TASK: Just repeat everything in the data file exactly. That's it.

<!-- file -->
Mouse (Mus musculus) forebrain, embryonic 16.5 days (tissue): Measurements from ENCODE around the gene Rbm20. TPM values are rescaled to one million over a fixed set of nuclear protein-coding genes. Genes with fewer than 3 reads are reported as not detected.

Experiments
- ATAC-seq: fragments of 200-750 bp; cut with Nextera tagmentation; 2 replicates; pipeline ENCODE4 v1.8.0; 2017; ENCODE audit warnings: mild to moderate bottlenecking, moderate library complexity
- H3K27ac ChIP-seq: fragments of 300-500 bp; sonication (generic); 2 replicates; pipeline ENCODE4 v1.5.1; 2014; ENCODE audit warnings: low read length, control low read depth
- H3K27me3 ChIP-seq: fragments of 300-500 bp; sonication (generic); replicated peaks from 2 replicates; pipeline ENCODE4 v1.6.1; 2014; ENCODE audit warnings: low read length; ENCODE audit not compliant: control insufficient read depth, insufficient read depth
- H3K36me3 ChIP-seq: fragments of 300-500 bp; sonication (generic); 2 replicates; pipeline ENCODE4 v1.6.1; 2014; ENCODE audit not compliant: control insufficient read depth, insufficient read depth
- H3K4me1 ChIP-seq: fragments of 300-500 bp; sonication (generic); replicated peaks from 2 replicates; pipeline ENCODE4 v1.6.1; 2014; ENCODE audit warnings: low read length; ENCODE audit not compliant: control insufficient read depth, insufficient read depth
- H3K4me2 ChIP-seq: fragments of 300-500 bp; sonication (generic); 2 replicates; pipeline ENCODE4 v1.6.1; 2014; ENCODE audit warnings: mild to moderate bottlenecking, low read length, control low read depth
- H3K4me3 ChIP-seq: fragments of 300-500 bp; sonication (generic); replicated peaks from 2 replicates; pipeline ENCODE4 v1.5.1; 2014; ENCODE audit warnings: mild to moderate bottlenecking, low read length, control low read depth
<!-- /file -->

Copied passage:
Mouse (Mus musculus) forebrain, embryonic 16.5 days (tissue): Measurements from ENCODE around the gene Rbm20. TPM values are rescaled to one million over a fixed set of nuclear protein-coding genes. Genes with fewer than 3 reads are reported as not detected.

Experiments
- ATAC-seq: fragments of 200-750 bp; cut with Nextera tagmentation; 2 replicates; pipeline ENCODE4 v1.8.0; 2017; ENCODE audit warnings: mild to moderate bottlenecking, moderate library complexity
- H3K27ac ChIP-seq: fragments of 300-500 bp; sonication (generic); 2 replicates; pipeline ENCODE4 v1.5.1; 2014; ENCODE audit warnings: low read length, control low read depth
- H3K27me3 ChIP-seq: fragments of 300-500 bp; sonication (generic); replicated peaks from 2 replicates; pipeline ENCODE4 v1.6.1; 2014; ENCODE audit warnings: low read length; ENCODE audit not compliant: control insufficient read depth, insufficient read depth
- H3K36me3 ChIP-seq: fragments of 300-500 bp; sonication (generic); 2 replicates; pipeline ENCODE4 v1.6.1; 2014; ENCODE audit not compliant: control insufficient read depth, insufficient read depth
- H3K4me1 ChIP-seq: fragments of 300-500 bp; sonication (generic); replicated peaks from 2 replicates; pipeline ENCODE4 v1.6.1; 2014; ENCODE audit warnings: low read length; ENCODE audit not compliant: control insufficient read depth, insufficient read depth
- H3K4me2 ChIP-seq: fragments of 300-500 bp; sonication (generic); 2 replicates; pipeline ENCODE4 v1.6.1; 2014; ENCODE audit warnings: mild to moderate bottlenecking, low read length, control low read depth
- H3K4me3 ChIP-seq: fragments of 300-500 bp; sonication (generic); replicated peaks from 2 replicates; pipeline ENCODE4 v1.5.1; 2014; ENCODE audit warnings: mild to moderate bottlenecking, low read length, control low read depth